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Switch to Forum Live View Why store data in Europe?
2 years ago  ::  Jun 27, 2014 - 10:53AM #21
Karma_yeshe_dorje
Posts: 14,245

Germany won't renew a contract with an American Internet service provider.

"There are indications that Verizon is legally required to provide certain things to the NSA, and that's one of the reasons the cooperation with Verizon won't continue," said Plate.The current contract with Verizon will expire in 2015, he said.


phys.org/news/2014-06-nsa-prompt-germany...


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1 year ago  ::  Jun 09, 2015 - 9:57AM #22
Karma_yeshe_dorje
Posts: 14,245

Deep losses, beyond the cloud industry.

Citing significant sales hits taken by big American firms like Apple, Intel, Microsoft, Cisco, Salesforce, Qualcomm, IBM, and Hewlett-Packard, a new report says losses by U.S. tech companies as a result of NSA spying and Snowden's whistleblowing "will likely far exceed" $35 billion.


yro.slashdot.org/story/15/06/09/1235221/...

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10 months ago  ::  Sep 25, 2015 - 4:09AM #23
Karma_yeshe_dorje
Posts: 14,245

The United States is unsafe for private information!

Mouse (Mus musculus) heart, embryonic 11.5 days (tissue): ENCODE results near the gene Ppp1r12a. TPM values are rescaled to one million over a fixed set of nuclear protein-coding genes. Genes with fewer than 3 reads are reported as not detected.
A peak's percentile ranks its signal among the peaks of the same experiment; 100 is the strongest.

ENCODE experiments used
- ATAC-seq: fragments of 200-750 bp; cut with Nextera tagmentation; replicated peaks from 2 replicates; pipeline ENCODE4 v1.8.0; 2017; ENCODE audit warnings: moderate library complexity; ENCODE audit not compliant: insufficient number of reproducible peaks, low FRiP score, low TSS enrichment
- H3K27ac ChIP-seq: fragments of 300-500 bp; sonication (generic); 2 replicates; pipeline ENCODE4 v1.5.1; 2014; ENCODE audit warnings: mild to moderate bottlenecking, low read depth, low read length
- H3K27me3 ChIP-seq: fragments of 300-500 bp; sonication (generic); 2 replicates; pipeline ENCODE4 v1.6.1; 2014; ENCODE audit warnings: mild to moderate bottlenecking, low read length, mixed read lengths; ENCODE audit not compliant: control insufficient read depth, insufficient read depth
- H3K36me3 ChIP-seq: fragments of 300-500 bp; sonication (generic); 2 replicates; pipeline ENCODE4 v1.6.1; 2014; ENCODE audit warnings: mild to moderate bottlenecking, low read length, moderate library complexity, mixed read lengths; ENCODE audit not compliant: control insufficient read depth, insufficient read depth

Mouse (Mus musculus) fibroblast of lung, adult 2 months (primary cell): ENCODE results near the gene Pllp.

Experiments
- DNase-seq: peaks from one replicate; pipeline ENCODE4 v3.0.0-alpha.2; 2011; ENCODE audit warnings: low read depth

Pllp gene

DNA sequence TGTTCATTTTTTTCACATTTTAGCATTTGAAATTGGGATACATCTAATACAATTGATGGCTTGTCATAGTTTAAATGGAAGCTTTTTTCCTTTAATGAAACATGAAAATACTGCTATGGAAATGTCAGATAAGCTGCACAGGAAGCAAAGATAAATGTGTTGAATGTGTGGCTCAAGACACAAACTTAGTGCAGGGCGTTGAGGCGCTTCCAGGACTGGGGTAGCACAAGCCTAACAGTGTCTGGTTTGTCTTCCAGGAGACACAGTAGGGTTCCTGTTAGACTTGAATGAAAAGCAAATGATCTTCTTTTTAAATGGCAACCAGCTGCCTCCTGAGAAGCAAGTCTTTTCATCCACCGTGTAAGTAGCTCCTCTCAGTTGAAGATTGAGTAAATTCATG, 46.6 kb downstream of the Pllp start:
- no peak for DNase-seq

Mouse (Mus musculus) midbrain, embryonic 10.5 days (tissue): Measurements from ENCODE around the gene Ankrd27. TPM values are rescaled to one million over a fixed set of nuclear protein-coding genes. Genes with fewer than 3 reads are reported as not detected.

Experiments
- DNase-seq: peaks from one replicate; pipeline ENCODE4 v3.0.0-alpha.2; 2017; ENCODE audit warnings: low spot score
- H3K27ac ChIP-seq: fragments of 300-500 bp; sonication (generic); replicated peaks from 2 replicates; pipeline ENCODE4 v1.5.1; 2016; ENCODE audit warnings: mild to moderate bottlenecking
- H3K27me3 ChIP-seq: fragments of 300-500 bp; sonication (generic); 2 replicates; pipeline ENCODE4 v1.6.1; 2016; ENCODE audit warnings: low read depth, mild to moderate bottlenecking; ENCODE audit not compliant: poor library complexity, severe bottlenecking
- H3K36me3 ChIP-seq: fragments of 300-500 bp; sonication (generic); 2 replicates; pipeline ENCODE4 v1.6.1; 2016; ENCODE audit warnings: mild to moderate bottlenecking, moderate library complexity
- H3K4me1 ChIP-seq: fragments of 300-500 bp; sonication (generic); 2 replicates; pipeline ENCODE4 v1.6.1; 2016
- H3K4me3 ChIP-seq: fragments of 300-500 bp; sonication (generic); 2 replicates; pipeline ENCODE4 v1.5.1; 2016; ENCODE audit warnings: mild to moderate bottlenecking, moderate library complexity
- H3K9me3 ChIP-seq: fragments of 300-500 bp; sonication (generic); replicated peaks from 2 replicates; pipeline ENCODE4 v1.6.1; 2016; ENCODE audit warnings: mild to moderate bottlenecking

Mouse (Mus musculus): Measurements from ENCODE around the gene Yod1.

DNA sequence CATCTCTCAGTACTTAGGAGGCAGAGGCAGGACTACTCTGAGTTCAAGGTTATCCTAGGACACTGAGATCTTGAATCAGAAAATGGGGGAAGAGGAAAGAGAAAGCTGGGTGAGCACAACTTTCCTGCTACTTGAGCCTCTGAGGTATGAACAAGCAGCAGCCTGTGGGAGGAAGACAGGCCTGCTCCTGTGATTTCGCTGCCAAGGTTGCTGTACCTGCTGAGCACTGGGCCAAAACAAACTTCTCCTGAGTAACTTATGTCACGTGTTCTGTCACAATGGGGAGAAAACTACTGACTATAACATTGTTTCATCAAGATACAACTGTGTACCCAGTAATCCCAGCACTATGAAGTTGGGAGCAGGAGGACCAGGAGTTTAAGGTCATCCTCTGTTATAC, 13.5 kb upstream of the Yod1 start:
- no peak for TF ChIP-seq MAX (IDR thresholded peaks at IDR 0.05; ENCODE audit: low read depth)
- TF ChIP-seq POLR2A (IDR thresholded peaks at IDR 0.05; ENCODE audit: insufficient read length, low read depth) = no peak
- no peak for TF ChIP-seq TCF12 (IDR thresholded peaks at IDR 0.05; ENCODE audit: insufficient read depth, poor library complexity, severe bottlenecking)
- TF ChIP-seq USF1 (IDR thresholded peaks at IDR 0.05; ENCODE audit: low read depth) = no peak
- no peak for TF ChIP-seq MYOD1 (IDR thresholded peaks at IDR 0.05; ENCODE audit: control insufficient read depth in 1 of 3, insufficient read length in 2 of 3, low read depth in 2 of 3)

A deal easing the transfer of data between the United States and the EU is invalid, an adviser to the European Union's top court said on Wednesday, dealing a blow to a system used by Facebook, Google and thousands of other companies.


The Safe Harbour agreement did not do enough to protect EU citizen's private information when it reached the United States and should have been suspended, Yves Bot, Advocate General at the European Court of Justice (ECJ), said.


www.reuters.com/article/2015/09/23/us-ir...

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9 months ago  ::  Oct 06, 2015 - 9:30AM #24
Karma_yeshe_dorje
Posts: 14,245

EU rules on data protection.

Europe's highest court ruled on Tuesday that a widely used international agreement for moving people's digital data between the European Union and the United States was invalid. The decision, by the European Court of Justice, throws into doubt how global technology giants like Facebook and Google can collect, manage and analyze online information from their millions of users in the 28-member bloc. The court decreed that the data-transfer agreement was invalid as of Tuesday's ruling. New submitter nava68 adds links to coverage at the Telegraph; also at TechWeek Europe. From TechWeek Europe's article: The ruling was the court’s final decision in a data-protection case brought by 27-year-old Austrian law student Max Schrems against the Irish data protection commissioner. That case, in turn, was spurred by Schrems’ concerns over the collection of his personal data by Facebook, whose European headquarters is in Ireland, and the possibility that the data was being handed over to US intelligence services.


yro.slashdot.org/story/15/10/06/1217248/...

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9 months ago  ::  Oct 07, 2015 - 6:53AM #25
Karma_yeshe_dorje
Posts: 14,245

The victorious activist said thus.

"This judgment draws a clear line," Schrems said in an emailed statement. "It clarifies that mass surveillance violates our fundamental rights. Reasonable legal redress must be possible."


www.canberratimes.com.au/business/world-...

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